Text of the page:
And there you have it! McGovern and Tierney are the clearest Democratic winners, Tsongas and Frank are both losers, and Neal and Olver must slug it out in the west. The GOP has two opportunities now and may or may not have a third by 2020 depending on long-term trends in Lynch’s district.  

    CA-Gov, CA-Sen: Brown Benefiting from Whitman/Poizner Fray

    PPP (pdf) (5/21-23, registered voters, no trendlines, likely voters in primary):

    Jerry Brown (D): 48

    Meg Whitman (R): 36

    Undecided: 16

    Jerry Brown (D): 48

    Steve Poizner (R): 32

    Undecided: 19

    (MoE: ±3.2%)

    Meg Whitman (R): 51

    Steve Poizner (R): 26

    Someone else: 11

    Undecided: 12

    (MoE: ±4.8%)

    It’s starting to look like, after spending close to a combined $100 million of their own money against each other, than Meg Whitman and Steve Poizner have just gone all Angelides/Westly against each other. (Those were the two Democratic primary contenders in the 2006 gubernatorial election, who went so negative for so long against each other that eventual winner Phil Angelides was left radioactive and an easy mark for Arnold Schwarzenegger in the general.) Favorables for Whitman (24/44) and Poizner (19/43) are both truly awful, allowing the not-so-popular-himself Jerry Brown (37/39) to romp over each one in head-to-heads. The main difference in their performance, in PPP’s first poll of the race, is that the more moderate Whitman fares better with indies against Brown than does Poizner. (UPDATE: Sitting still and watching the fight is paying great dividends for Brown: he’s sitting on $20.6 million CoH, and has spent a whopping total of $400K this year.)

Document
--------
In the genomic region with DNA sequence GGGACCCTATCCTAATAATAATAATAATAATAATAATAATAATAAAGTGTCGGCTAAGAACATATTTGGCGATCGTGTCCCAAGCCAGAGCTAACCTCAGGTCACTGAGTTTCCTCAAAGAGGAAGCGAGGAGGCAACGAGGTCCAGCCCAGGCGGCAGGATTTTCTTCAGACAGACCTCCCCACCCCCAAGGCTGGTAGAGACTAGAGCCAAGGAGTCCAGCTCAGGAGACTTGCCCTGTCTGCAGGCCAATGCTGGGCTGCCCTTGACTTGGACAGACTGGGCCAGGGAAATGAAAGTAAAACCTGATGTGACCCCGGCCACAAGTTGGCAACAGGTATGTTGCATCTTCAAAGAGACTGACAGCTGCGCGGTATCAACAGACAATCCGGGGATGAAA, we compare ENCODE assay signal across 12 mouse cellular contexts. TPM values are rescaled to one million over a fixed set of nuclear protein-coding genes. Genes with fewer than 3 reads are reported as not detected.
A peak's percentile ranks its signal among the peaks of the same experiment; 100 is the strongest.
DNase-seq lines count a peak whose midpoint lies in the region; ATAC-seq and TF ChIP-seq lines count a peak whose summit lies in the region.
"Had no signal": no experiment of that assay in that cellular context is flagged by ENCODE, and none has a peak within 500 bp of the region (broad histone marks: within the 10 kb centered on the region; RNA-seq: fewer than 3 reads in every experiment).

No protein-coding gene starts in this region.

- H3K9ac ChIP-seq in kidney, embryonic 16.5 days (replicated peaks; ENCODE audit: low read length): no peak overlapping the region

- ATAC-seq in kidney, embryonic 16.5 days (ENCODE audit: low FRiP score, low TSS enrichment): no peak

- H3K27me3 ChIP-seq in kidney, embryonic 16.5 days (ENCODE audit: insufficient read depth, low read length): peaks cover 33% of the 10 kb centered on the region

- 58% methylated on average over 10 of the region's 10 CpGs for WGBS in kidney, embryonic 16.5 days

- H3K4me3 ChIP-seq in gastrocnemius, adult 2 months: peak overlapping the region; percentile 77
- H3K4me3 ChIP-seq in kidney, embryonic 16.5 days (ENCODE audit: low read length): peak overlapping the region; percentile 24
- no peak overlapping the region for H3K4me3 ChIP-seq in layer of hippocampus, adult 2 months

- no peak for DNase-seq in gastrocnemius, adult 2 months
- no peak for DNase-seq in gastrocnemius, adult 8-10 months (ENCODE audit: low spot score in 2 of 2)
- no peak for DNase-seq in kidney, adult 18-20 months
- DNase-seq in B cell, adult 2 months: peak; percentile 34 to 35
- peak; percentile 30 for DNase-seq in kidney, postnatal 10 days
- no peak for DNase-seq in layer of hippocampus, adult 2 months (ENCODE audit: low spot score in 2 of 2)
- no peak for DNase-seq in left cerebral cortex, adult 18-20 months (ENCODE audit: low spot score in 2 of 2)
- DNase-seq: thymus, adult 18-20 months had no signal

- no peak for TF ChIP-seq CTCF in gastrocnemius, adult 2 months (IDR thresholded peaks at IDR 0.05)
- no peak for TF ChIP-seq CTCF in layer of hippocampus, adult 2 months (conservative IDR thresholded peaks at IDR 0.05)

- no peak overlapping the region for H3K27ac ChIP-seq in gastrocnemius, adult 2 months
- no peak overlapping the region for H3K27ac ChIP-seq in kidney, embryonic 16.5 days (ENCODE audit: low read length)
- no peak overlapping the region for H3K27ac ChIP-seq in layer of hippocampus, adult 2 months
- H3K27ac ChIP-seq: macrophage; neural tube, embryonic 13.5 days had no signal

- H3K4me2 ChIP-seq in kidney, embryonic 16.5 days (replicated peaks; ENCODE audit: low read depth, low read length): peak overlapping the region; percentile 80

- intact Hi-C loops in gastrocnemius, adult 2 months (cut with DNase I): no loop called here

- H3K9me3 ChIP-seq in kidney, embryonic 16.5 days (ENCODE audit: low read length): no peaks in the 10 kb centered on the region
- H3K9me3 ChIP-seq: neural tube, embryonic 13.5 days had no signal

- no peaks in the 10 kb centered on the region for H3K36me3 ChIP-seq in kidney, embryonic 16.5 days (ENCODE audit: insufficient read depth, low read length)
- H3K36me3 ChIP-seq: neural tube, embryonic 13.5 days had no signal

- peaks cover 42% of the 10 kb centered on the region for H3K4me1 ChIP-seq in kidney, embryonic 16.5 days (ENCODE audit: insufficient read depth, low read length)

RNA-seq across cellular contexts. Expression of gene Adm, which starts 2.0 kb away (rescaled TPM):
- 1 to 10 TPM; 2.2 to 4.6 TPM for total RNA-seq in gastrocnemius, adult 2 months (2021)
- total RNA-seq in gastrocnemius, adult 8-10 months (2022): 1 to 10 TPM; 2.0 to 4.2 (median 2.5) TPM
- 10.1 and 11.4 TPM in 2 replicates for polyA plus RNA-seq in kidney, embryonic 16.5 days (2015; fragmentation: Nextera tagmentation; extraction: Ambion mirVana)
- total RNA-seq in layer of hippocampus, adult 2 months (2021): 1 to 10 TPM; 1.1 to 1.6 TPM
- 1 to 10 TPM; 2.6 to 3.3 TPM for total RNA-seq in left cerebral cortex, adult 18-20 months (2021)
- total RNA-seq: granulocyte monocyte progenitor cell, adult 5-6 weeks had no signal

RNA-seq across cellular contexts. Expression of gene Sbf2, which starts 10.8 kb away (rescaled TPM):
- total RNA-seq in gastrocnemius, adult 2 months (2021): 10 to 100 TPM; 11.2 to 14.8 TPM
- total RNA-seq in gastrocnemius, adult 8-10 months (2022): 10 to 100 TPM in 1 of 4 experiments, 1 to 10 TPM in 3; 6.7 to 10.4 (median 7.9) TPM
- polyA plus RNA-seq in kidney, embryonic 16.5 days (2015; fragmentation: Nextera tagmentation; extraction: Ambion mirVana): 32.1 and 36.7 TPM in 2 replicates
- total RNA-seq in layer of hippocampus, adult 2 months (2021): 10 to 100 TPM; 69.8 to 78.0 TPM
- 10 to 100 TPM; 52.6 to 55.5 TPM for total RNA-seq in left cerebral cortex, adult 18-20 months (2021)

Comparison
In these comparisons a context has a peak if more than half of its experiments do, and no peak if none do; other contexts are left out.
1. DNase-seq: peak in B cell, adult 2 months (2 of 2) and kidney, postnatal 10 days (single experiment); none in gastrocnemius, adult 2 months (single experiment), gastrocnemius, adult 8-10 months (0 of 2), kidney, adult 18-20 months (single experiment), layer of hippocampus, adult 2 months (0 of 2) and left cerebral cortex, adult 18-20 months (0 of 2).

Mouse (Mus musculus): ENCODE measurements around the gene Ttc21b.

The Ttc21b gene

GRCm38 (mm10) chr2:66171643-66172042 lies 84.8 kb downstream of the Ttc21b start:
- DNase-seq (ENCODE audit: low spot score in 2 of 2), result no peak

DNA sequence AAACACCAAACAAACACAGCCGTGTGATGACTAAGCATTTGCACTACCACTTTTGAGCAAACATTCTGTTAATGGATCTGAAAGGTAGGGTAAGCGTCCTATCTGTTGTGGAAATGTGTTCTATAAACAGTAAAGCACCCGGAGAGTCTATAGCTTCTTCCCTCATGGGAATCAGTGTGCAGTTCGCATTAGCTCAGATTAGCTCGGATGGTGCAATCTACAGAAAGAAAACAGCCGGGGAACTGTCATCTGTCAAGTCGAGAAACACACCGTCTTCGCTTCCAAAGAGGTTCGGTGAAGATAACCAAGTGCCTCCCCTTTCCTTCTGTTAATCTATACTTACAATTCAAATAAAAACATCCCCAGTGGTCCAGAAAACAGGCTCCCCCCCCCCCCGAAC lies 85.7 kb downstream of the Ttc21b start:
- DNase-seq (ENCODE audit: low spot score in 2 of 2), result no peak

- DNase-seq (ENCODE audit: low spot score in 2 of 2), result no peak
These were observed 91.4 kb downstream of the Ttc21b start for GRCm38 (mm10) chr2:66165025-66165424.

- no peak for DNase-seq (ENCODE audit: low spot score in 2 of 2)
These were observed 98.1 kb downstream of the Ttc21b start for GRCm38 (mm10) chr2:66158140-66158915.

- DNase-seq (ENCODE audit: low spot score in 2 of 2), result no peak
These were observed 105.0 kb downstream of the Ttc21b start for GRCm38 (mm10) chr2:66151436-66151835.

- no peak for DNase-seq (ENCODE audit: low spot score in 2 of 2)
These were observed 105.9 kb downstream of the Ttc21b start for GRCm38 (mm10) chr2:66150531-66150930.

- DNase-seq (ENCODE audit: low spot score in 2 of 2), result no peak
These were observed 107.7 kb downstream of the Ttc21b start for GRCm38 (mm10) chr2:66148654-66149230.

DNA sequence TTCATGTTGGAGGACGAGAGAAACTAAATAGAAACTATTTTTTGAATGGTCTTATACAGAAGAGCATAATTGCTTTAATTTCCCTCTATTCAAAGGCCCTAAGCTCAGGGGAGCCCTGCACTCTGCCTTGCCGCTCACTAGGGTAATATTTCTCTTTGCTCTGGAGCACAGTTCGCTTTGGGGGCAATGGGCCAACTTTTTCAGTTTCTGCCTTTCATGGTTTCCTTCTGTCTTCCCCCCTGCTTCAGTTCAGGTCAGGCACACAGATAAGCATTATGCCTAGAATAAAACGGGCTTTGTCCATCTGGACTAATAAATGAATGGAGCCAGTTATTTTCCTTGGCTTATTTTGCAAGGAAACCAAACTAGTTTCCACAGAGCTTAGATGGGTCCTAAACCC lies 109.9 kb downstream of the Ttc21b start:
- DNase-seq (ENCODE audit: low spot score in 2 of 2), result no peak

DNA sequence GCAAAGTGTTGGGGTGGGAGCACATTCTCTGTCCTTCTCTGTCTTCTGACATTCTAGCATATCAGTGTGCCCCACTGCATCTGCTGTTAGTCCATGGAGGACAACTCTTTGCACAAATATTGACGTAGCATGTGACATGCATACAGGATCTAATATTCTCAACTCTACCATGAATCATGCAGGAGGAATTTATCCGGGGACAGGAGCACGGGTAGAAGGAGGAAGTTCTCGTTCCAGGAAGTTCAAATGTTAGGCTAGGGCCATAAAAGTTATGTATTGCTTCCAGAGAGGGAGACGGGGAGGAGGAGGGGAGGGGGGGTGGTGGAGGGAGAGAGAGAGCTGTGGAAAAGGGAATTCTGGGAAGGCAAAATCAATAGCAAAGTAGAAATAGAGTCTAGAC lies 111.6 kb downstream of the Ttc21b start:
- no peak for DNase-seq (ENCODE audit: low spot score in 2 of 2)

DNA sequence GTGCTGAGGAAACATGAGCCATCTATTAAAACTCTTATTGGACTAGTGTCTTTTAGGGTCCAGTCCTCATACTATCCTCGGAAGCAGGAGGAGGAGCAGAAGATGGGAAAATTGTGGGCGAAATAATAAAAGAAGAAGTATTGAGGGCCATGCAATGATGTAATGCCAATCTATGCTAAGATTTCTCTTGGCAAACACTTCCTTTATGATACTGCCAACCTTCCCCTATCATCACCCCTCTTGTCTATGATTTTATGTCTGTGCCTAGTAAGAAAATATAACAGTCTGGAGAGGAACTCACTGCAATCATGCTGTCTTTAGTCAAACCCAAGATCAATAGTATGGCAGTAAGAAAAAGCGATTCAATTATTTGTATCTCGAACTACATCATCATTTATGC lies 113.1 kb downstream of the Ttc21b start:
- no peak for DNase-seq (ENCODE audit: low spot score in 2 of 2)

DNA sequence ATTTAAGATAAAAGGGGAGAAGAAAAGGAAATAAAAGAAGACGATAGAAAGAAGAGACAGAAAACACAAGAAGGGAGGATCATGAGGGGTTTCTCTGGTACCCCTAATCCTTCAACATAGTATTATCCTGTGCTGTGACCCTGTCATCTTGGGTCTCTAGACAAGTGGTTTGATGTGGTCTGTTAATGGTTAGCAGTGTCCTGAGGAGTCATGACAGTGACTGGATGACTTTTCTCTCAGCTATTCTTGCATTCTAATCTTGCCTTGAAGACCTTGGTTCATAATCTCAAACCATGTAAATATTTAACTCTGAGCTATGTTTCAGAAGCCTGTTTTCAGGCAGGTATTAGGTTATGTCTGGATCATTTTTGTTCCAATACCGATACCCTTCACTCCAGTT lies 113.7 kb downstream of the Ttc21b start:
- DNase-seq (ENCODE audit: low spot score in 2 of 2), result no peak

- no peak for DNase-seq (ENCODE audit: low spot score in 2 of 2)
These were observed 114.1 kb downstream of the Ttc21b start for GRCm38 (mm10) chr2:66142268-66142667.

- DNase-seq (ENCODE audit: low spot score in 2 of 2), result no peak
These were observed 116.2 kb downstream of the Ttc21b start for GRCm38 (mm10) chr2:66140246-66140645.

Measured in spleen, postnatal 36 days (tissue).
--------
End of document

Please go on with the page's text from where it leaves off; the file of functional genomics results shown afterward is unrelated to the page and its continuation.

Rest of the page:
PPP (pdf) (5/21-23, registered voters, no trendlines, likely voters in primary):

    Barbara Boxer (D): 45

    Carly Fiorina (R): 42

    Undecided: 13

    Barbara Boxer (D): 47

    Tom Campbell (R): 40

    Undecided: 12

    Barbara Boxer (D): 46

    Chuck DeVore (R): 40

    Undecided: 13

    (MoE: ±3.2%)

    Carly Fiorina (R): 41

    Tom Campbell (R): 21

    Chuck DeVore (R): 16

    Someone else: 4

    Undecided: 18

    (MoE: ±4.8%)

    The most interesting news here may be the PPP gives further confirmation to the sudden surge in the GOP primary by Carly Fiorina, which didn’t really start showing up until this week. (Check out the regression lines.) Campbell still leads 32-30 among moderates, but there are more conservatives in the sample and Fiorina is up 47-15 among them (with DeVore at 19). In the general, we’re seeing another symptom of Fiorina gaining and Campbell deflating as Fiorina doubled down on ads while Campbell went mostly dark: few polls prior to this one have seen the more conservative Fiorina overperforming Campbell against Barbara Boxer.

    A couple other primary polls from Republican sources are in the same general range as PPP. Magellan (pdf) is a GOP pollster but doesn’t have a candidate in the race (they’ve been offering polls in a number of primaries where they aren’t involved, like Kentucky). They find a very similar 44 Fiorina, 21 Campbell, 14 DeVore in the Senate primary, while Meg Whitman is leading Steve Poizner 54-19 in the gubernatorial primary. That’s an even better showing than the internal poll (pdf) from McLaughlin & Assocs that Meg Whitman put out yesterday, that had her leading 53-27. That brief Steve Poizner surge seems to have dissipated, if it ever actually existed and wasn’t just a couple outliers appearing at once.

    KY-Sen: Paul Leads Conway by 3

    Research 2000 for Daily Kos (5/24-26, likely voters, 5/10-12 in parens):

    Jack Conway (D): 41 (39)

    Rand Paul (R): 44 (42)

    Undecided: 15 (19)

    (MoE: ±4%)